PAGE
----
Institutes in the Shadows
The HoF proposes base financing for a portion of the “second academic culture” – for scientific institutions that are organized as associations, such as the Berlin Institute for Social Scientific Studies (BISS). The aim is to put them on an equal footing with other organizations in this sector. Many of these researchers have an excellent knowledge of Central and Eastern Europe, for example. Additionally, consideration should also be given to amending the Berlin Higher Education Act in a way that would permit in-house appointments for professors at Berlin universities. This would make it possible for university instructors who were hired as research assistants in the early 1990s to receive professorships.
For Thomas Flierl, however, this is not simply a matter of reintegrating dismissed East German researchers. He sees ongoing inequality between East and West when it comes to leadership positions in academia. “There are still very few East Germans on the candidate lists for professorships that I receive.” Among other things, he attributes this to the considerable role played by social and cultural background in the filling of leadership positions. “East Germans lack the relevant social networks and the necessary habitus.”
The study describes this problem in greater detail. In a chapter added after the fact, HoF researchers recapitulated the consequences of the comprehensive reorganization of the East German academic community over the past fourteen years. [ . . . ] The chapter described East-West inequality in the awarding of leadership positions as the “most serious basic long-term problem.” A disproportionately large number of East Germans occupy lower-paid positions. For instance, they hold an above-average proportion of C3 professorships, but a relatively low number of C4 professorships. In German academia as a whole, only 7.3 percent of elite positions are held by East Germans, although East Germans make up roughly 20 percent of the total population of Germany.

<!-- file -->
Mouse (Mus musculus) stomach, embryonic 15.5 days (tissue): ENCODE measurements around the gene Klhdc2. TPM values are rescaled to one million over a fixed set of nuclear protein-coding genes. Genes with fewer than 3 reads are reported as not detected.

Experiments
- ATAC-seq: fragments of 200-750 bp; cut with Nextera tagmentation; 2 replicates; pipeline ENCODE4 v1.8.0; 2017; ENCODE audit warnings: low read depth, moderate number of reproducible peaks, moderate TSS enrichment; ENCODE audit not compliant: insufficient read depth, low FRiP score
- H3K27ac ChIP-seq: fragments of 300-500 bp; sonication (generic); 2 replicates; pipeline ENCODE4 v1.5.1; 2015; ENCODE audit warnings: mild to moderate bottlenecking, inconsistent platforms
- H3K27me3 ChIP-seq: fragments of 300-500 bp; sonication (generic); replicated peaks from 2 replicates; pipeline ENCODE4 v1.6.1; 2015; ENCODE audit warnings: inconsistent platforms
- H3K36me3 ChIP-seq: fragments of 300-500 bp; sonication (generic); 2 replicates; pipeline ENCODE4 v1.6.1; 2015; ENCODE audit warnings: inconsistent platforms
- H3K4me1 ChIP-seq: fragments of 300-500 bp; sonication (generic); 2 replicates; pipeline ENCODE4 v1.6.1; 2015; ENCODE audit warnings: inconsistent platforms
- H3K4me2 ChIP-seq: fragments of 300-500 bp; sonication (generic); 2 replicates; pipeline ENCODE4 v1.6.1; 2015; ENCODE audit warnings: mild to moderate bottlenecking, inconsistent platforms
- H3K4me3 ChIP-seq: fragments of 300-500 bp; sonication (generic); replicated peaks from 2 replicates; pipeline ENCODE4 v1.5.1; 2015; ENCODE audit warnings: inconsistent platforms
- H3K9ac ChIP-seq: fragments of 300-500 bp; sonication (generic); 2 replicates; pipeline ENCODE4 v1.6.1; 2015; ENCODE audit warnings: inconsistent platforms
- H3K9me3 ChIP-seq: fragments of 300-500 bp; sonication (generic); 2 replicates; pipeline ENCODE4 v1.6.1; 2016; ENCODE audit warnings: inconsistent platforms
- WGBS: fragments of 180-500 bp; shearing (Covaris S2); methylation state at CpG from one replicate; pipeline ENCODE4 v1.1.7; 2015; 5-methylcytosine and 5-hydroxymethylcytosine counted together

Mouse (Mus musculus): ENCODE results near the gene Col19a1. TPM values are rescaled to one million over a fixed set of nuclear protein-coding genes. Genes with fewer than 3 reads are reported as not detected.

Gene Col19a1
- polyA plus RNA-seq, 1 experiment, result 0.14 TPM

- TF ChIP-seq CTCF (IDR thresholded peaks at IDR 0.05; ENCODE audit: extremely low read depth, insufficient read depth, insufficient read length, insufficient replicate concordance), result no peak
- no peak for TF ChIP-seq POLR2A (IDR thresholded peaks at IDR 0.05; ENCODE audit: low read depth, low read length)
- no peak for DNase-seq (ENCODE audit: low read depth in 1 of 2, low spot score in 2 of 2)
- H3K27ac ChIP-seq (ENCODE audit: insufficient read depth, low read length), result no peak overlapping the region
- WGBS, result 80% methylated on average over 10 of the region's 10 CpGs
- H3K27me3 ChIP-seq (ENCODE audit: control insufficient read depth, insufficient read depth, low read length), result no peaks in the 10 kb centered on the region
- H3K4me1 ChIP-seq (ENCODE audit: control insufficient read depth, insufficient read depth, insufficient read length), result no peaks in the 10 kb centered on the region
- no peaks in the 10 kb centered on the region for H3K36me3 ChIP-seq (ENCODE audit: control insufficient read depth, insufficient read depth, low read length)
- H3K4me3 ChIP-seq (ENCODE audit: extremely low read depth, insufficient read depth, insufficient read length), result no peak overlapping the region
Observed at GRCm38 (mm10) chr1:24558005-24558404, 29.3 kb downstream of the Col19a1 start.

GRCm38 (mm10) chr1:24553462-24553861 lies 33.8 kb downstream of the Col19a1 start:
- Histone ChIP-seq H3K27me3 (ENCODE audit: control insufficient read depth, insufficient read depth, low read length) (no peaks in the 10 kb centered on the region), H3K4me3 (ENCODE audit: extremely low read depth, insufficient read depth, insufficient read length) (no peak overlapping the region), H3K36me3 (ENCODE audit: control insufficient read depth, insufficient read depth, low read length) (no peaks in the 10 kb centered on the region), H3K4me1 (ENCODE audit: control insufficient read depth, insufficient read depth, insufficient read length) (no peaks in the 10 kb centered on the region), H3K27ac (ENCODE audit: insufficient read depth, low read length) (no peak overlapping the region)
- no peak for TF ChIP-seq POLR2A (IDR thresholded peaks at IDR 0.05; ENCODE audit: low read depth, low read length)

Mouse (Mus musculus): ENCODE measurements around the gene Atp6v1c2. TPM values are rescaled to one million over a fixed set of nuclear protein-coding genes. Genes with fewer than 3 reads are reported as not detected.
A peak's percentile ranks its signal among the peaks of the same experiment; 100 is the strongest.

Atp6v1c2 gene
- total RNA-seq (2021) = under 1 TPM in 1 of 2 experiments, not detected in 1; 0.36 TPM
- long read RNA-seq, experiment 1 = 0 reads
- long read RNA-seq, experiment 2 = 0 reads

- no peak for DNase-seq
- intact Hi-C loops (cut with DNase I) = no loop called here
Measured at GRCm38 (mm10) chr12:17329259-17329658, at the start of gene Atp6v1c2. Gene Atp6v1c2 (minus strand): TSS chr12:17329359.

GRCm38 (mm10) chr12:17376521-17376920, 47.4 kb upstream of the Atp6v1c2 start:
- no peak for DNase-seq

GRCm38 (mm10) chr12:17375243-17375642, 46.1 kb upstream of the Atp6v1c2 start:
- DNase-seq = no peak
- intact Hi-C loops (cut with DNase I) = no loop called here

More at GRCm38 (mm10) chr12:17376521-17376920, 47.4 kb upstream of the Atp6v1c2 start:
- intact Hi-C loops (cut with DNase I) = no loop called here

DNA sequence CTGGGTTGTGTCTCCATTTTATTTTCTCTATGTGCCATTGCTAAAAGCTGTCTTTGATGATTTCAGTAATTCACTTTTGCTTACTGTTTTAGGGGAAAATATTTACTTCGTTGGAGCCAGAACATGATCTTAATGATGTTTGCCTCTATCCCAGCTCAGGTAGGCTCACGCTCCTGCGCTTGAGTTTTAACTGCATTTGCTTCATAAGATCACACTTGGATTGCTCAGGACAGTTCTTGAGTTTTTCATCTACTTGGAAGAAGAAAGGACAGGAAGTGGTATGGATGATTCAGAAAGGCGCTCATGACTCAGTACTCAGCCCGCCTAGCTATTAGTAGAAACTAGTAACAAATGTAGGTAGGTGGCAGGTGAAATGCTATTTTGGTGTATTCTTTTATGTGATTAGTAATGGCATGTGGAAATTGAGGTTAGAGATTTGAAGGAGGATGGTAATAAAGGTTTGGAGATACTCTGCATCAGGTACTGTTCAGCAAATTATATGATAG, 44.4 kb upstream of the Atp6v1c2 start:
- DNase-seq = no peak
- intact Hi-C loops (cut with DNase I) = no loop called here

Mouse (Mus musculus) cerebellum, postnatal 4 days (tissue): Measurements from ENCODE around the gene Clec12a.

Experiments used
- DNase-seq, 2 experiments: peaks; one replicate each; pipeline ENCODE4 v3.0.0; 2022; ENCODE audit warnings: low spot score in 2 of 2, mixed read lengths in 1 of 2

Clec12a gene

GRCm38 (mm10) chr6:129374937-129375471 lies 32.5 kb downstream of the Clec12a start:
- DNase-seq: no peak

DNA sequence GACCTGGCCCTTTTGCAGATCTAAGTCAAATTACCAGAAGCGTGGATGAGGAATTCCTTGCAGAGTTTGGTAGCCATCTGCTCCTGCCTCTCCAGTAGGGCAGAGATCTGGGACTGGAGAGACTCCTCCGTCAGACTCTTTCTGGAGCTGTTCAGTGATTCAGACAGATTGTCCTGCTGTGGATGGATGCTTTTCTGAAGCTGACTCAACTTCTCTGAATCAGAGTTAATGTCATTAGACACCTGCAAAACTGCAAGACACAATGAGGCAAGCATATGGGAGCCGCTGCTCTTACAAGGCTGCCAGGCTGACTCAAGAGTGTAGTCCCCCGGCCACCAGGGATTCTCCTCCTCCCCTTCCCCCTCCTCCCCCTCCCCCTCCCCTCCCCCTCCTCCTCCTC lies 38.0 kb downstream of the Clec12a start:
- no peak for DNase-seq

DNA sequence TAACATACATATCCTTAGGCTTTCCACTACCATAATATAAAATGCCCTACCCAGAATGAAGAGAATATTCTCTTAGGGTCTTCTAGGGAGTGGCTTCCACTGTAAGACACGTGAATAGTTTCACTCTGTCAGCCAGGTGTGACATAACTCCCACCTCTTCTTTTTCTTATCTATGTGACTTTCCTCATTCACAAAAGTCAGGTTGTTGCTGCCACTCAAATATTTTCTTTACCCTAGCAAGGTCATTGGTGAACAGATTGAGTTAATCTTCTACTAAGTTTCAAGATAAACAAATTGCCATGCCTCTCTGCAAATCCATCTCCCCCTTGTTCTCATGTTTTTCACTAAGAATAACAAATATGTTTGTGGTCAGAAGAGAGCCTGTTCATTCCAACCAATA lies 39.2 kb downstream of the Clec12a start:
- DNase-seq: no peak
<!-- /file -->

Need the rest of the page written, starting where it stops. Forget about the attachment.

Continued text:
According to the authors, this phenomenon cannot be explained by the exaggerated populist theory that the West simply occupied the East and pushed out the qualified East German personnel. Instead, they basically see two reasons why East Germans are so poorly represented in leadership positions at universities and academic institutions. Firstly, a “change of elites” was desired politically. After 1989, there were very few people in leadership positions who had not discredited themselves politically. Secondly, in filling academic positions it was not possible to demand “a direct correlation between the university’s geographical location and the birthplace/hometown of the job holder.” Even though not every Western import satisfied all the expectations, one still had to concede that “in particular the professional deficits of the East German job holders were more pronounced.”
The study and Flierl’s conclusions met with mixed reviews in the political sphere. The proposal to repopulate the decimated mid-level academic ranks at East Berlin’s institutions of higher education was the only point that met with unanimous agreement. The president of the Leibniz Society, philosophy professor Herbert Hörz, remains skeptical about whether this reintegration will succeed. In an interview with the newspaper Neues Deutschland, he stressed that many younger academics have been forced to work outside of their fields during the past years, and that this will make reintegration difficult.
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Source: Jürgen Amendt, “Verlierer der ‘Wende.’ Die missglückte Integration der Ost-Berliner Wissenschaft” [“The Losers of the ‘Transformation.’ The Failed Integration of East Berlin’s Academics”], Neues Deutschland, May 15, 2004.
Translation: Allison Brown